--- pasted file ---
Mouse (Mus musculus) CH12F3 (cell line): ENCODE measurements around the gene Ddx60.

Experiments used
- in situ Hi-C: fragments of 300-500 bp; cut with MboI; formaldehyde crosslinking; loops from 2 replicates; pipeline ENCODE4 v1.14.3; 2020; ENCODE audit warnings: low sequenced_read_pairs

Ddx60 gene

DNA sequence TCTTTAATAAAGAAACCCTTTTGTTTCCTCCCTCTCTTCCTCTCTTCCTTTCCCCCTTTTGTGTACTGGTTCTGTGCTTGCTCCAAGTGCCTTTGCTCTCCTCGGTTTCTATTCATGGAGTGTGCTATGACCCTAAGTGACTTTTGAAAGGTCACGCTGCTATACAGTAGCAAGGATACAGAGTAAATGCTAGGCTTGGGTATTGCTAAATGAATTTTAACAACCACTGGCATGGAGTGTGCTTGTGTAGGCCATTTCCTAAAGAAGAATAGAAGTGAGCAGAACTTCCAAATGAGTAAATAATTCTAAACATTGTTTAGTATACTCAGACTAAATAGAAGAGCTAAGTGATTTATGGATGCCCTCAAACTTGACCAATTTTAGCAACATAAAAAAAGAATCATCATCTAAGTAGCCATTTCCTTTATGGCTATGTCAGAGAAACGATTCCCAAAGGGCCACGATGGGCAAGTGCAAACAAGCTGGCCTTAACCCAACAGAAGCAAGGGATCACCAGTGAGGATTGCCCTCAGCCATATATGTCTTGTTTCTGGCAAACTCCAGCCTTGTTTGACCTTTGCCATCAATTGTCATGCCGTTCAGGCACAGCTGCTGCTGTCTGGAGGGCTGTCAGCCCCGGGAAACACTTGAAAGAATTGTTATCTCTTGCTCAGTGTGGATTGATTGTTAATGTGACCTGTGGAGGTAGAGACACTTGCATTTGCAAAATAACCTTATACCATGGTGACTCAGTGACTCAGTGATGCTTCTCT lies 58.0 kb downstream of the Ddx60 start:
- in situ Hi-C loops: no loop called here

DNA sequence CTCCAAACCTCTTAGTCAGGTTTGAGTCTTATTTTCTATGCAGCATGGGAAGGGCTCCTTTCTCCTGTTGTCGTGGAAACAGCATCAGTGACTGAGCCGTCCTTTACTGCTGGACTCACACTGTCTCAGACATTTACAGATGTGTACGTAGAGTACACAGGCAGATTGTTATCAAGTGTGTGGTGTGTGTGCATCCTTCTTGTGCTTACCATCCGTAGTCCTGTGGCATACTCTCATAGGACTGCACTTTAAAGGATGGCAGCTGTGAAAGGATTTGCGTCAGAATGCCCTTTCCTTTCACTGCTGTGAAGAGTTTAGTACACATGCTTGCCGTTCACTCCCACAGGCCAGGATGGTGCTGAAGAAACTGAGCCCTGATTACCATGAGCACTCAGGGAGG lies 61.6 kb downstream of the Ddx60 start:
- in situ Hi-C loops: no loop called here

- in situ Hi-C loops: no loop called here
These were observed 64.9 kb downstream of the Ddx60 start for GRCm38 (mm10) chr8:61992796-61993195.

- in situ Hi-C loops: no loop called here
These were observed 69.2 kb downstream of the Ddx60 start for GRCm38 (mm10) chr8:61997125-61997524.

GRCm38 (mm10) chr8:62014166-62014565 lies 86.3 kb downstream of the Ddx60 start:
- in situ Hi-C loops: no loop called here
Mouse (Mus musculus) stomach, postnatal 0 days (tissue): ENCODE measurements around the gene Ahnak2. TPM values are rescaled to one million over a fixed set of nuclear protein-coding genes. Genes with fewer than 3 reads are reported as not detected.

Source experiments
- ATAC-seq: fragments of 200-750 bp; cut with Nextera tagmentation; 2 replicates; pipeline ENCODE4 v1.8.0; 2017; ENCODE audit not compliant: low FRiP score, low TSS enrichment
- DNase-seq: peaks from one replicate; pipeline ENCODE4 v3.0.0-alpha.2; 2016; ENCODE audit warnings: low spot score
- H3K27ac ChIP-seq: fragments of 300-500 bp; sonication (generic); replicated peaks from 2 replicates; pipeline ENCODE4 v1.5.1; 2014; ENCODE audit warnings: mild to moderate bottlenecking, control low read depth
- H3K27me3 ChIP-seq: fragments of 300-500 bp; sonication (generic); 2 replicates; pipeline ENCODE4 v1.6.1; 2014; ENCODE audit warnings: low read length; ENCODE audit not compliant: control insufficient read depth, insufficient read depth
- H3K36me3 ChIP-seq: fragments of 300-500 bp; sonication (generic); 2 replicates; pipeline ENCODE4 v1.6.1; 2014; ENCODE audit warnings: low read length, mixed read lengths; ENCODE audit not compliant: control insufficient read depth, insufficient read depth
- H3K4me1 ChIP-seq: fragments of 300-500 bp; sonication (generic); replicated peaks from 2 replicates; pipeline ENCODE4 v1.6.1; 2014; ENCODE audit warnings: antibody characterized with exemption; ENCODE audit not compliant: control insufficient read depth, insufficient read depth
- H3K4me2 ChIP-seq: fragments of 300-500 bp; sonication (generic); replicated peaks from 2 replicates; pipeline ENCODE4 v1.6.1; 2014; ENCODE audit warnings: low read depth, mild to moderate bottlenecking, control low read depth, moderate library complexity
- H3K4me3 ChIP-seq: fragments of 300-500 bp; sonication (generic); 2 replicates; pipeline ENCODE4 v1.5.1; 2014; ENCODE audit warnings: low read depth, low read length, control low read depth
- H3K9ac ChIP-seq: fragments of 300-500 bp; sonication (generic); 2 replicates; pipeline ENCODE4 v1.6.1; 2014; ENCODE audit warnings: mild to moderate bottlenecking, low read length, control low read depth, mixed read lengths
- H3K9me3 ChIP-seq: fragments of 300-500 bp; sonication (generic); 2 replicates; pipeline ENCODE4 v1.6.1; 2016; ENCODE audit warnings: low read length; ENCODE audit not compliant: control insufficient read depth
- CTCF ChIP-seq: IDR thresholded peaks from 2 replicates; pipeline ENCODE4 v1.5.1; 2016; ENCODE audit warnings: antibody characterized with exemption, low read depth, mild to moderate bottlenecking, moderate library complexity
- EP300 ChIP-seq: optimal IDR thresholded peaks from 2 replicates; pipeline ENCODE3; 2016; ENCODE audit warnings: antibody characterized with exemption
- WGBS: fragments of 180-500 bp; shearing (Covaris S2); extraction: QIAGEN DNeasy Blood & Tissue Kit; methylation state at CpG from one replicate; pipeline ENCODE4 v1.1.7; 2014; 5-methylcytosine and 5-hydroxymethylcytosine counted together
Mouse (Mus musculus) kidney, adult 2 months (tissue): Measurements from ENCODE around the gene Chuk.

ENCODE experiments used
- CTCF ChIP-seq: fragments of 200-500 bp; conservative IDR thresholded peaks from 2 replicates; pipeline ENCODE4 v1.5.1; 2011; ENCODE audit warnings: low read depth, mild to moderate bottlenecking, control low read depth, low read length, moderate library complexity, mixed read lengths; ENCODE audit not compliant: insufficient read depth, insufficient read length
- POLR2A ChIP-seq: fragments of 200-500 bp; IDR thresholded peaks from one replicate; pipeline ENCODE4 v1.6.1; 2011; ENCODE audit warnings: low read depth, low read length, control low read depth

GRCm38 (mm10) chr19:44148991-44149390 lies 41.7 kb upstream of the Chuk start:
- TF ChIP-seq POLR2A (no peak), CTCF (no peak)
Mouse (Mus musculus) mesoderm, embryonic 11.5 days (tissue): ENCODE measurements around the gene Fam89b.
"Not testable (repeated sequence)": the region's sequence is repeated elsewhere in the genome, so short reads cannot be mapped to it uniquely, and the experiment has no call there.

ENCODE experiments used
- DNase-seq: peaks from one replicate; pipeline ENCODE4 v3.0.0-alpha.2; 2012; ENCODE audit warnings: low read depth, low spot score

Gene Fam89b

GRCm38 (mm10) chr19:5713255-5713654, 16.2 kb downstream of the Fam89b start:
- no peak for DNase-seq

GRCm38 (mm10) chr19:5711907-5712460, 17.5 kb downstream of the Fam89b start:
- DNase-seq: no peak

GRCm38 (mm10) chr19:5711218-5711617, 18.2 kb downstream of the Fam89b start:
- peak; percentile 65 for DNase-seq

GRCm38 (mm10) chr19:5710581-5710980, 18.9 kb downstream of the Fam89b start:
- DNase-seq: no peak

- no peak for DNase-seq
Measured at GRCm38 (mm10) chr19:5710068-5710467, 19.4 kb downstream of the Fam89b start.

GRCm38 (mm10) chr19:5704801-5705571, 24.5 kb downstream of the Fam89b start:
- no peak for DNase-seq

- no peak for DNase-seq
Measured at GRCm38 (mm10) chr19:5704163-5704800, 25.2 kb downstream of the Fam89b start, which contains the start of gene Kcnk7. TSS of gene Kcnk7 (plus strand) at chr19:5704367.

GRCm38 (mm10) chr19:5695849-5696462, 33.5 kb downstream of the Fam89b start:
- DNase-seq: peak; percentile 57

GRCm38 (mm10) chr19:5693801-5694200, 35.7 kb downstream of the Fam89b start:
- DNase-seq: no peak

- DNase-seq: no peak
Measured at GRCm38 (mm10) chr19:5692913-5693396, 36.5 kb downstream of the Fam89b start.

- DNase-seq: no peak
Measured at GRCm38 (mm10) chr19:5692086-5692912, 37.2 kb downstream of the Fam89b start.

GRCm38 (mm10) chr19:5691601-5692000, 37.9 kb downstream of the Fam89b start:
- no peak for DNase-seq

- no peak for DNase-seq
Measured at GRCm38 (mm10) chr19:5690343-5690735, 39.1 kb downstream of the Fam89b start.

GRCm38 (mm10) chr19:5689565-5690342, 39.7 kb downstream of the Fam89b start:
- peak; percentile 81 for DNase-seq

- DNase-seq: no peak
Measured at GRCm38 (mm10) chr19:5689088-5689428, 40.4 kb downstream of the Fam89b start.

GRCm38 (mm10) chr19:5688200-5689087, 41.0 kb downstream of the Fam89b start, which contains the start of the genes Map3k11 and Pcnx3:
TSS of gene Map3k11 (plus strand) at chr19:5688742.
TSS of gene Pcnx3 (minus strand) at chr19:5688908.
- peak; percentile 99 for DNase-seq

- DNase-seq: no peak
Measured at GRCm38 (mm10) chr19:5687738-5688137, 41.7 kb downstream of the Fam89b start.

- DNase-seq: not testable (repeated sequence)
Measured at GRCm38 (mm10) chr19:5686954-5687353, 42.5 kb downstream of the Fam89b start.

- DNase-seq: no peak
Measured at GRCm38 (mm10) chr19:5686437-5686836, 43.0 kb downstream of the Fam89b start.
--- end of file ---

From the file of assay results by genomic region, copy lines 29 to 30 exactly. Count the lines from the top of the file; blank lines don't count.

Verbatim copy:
- WGBS: fragments of 180-500 bp; shearing (Covaris S2); extraction: QIAGEN DNeasy Blood & Tissue Kit; methylation state at CpG from one replicate; pipeline ENCODE4 v1.1.7; 2014; 5-methylcytosine and 5-hydroxymethylcytosine counted together
Mouse (Mus musculus) kidney, adult 2 months (tissue): Measurements from ENCODE around the gene Chuk.